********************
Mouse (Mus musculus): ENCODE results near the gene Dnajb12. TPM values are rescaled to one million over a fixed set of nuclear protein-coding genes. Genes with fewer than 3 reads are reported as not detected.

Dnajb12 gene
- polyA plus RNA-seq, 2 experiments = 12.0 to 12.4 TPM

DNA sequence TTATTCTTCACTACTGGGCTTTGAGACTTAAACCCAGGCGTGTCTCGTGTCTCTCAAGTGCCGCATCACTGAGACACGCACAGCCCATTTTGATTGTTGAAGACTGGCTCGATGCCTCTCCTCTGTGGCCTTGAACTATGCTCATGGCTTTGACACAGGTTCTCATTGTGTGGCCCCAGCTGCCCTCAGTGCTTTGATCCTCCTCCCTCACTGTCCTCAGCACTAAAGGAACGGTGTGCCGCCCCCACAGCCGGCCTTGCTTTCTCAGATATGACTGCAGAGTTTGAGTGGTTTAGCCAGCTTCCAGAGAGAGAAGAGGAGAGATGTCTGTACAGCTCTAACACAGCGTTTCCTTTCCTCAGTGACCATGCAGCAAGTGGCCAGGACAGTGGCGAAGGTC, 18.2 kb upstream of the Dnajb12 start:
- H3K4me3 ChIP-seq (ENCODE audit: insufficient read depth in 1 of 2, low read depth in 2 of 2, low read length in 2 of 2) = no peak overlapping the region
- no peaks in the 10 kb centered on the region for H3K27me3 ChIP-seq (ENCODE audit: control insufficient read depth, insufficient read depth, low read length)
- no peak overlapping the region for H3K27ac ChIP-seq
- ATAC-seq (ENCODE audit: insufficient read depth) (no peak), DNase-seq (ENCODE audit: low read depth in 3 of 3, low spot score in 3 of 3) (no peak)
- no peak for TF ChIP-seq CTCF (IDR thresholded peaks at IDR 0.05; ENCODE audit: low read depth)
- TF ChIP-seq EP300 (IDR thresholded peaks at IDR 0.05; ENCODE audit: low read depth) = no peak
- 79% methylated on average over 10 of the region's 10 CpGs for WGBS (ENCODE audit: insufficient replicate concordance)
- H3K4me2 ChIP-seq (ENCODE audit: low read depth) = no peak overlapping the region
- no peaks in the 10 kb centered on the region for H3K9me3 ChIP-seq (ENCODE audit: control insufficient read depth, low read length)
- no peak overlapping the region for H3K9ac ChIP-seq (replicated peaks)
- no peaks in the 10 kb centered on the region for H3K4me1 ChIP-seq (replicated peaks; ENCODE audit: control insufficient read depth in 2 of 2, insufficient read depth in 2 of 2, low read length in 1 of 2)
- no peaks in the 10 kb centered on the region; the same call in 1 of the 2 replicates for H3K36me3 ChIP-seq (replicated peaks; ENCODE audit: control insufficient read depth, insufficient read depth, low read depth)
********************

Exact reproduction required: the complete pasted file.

Mouse (Mus musculus): ENCODE results near the gene Dnajb12. TPM values are rescaled to one million over a fixed set of nuclear protein-coding genes. Genes with fewer than 3 reads are reported as not detected.

Dnajb12 gene
- polyA plus RNA-seq, 2 experiments = 12.0 to 12.4 TPM

DNA sequence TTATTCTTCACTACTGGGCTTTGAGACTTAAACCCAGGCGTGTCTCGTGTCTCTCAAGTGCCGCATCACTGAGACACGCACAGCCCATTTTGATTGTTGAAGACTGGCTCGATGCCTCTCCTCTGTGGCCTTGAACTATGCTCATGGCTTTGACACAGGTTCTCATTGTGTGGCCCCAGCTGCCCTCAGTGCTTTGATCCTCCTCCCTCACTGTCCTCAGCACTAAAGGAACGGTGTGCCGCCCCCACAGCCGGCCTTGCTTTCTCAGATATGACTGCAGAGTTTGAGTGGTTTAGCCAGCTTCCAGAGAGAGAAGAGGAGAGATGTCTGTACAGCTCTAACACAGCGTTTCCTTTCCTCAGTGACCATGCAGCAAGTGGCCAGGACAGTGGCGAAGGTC, 18.2 kb upstream of the Dnajb12 start:
- H3K4me3 ChIP-seq (ENCODE audit: insufficient read depth in 1 of 2, low read depth in 2 of 2, low read length in 2 of 2) = no peak overlapping the region
- no peaks in the 10 kb centered on the region for H3K27me3 ChIP-seq (ENCODE audit: control insufficient read depth, insufficient read depth, low read length)
- no peak overlapping the region for H3K27ac ChIP-seq
- ATAC-seq (ENCODE audit: insufficient read depth) (no peak), DNase-seq (ENCODE audit: low read depth in 3 of 3, low spot score in 3 of 3) (no peak)
- no peak for TF ChIP-seq CTCF (IDR thresholded peaks at IDR 0.05; ENCODE audit: low read depth)
- TF ChIP-seq EP300 (IDR thresholded peaks at IDR 0.05; ENCODE audit: low read depth) = no peak
- 79% methylated on average over 10 of the region's 10 CpGs for WGBS (ENCODE audit: insufficient replicate concordance)
- H3K4me2 ChIP-seq (ENCODE audit: low read depth) = no peak overlapping the region
- no peaks in the 10 kb centered on the region for H3K9me3 ChIP-seq (ENCODE audit: control insufficient read depth, low read length)
- no peak overlapping the region for H3K9ac ChIP-seq (replicated peaks)
- no peaks in the 10 kb centered on the region for H3K4me1 ChIP-seq (replicated peaks; ENCODE audit: control insufficient read depth in 2 of 2, insufficient read depth in 2 of 2, low read length in 1 of 2)
- no peaks in the 10 kb centered on the region; the same call in 1 of the 2 replicates for H3K36me3 ChIP-seq (replicated peaks; ENCODE audit: control insufficient read depth, insufficient read depth, low read depth)